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Picking the perfect pear has never been easy. But one of the industry's leading commodity boards has rustled up a plan to change that by advocating the use of preconditioned ripening technology -- a process that allows retailers to offer softer, ready-to-eat fruits and help consumers eliminate the guesswork when selecting pears.
To be sure, pears have perennially been a hard sell -- literally. To wit: The fruit was recently described by New York Times columnist and cookbook author Mark Bittman as "quite possibly the most challenging [fruit] to find in its ideal state -- probably because it is nearly impossible for the average person to crave a good pear and eat one in the same day." The fruit typically appears on only 16 percent of consumers' shopping lists.
Acutely aware of pears' poor reputation, the Pear Bureau Northwest and the California Pear Advisory Board have worked diligently in recent years to increase consumption by educating consumers on selection, variety, and new uses.
But that's only half the battle, says Kevin Moffit, president and c.e.o. of Portland, Ore.-based Pear Bureau Northwest, whose organization is now laser-focused on getting more retailers to understand -- and ultimately rely on -- preconditioned ripening programs to turn the tide.
Moffit says pre-ripening capabilities represent "a huge breakthrough" for a category with considerable room for growth. Moreover, given the fruit's paltry 3.5 pound per capita annual consumption ratio in the United States, which pales in comparison with the 18 pound per capita demand for apples, Moffit says, "The growing use of ripening programs among retailers is revolutionizing the way pears are sold."
The concept of ready-to-eat pears, he continues, "is truly one of the best ways to get consumers to buy more." Moffit says strides made in the last two to three years in ripening knowledge have enabled the industry to clear two huge hurdles preventing increased consumption: consumers who either want to eat their fruit immediately or within a day, and/or those who don't know how to ripen pears properly or who fail to realize the difference between varieties' ripening characteristics.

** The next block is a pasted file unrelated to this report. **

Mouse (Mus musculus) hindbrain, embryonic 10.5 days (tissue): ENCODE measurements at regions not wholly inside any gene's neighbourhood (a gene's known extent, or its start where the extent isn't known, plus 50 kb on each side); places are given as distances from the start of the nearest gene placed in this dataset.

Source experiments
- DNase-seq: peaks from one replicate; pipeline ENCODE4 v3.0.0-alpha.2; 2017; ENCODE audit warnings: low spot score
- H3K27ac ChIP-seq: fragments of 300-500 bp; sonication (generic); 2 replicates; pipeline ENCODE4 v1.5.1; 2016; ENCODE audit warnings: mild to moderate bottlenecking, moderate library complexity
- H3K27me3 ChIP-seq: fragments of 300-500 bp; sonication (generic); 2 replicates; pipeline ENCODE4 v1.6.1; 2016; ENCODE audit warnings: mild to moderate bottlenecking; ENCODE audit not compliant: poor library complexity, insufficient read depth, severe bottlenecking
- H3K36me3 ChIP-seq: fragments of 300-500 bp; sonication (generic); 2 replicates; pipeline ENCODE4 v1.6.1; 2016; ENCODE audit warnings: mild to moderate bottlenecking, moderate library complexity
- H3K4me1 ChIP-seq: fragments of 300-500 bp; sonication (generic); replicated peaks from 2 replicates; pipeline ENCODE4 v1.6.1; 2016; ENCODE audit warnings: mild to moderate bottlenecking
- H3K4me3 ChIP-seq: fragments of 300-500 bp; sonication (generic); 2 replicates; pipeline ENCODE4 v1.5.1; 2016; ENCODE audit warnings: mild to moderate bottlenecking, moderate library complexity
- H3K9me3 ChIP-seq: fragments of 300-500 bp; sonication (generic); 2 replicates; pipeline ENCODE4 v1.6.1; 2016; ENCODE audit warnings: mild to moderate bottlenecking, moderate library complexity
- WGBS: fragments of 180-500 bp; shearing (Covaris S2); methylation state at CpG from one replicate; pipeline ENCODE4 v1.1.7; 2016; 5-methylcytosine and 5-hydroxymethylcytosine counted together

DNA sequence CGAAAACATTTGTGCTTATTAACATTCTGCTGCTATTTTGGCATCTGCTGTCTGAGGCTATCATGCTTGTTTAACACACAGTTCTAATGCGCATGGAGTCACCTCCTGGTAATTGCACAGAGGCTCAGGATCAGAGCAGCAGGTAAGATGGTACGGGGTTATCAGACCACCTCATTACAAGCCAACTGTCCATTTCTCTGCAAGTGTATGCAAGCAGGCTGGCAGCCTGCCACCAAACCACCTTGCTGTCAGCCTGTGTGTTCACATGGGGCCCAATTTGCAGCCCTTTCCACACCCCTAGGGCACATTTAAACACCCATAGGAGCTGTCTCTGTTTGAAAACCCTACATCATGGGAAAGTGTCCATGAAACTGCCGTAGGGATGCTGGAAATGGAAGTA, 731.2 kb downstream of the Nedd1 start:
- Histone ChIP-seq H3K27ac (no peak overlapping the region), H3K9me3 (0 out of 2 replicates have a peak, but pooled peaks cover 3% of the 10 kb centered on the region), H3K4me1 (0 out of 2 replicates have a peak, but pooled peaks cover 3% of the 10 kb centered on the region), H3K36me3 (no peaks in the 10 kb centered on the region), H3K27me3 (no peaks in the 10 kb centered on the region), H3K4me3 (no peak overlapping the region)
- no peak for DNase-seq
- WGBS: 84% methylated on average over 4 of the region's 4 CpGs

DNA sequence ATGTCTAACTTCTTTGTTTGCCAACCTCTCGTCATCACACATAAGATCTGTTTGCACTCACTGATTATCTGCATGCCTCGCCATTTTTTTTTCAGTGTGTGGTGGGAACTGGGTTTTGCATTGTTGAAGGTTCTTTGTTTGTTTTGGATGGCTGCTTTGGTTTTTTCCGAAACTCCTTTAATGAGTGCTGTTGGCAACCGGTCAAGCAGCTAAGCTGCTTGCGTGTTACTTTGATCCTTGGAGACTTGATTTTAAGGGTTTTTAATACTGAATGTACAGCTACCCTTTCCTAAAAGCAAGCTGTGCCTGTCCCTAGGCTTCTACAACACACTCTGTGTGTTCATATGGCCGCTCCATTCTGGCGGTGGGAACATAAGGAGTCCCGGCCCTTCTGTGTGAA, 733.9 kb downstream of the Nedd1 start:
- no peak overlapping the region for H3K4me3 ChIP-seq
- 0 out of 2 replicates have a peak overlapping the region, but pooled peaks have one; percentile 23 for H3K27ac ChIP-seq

Declaring the category "underdeveloped and ready for a makeover," Moffit says consumers "love a sweet, juicy pear, and they'll come back for more, more often, when that confidence is achieved. And ripening is a way for us to deliver that confidence at the retail shelf by allowing retailers to offer pears that will ripen more evenly and faster once customers take them home."
The pre-ripening process begins with packed and palletized pears that are gradually warmed until they reach a temperature in the low 60s Fahrenheit. The pears are then placed in rooms for several hours of exposure to ethylene gas, a natural ripening agent that's also used to ripen bananas. The pears are next moved into cooling rooms, where they remain for two to three days. The process can take as many as five days from start to finish. By the time the fruit warms again on the store shelf, the pears ripen more quickly because the process has already been triggered.
With autumn being peak season for pears from the Northwest, the nation's largest pear-growing region, ripening programs are currently being conducted by both shippers and retailers, notes Moffit. Current estimates are that 35 percent of the yield will be preconditioned, and that should climb to 50 percent before long, he adds.
To encourage the spread of preconditioning, the Pear Bureau has increased its technical information on several fronts, beginning with the addition of outside consultant Dennis Kihlstadius, a renowned preconditioned-produce expert.
Moffit says he's encouraged by participation so far from the retail community, with roughly 20 leading chains now offering preconditioned pears, "but I would still like to see more retailers ripening pears in their own warehouses, or procuring through wholesalers that offer ripening programs for more flexibility."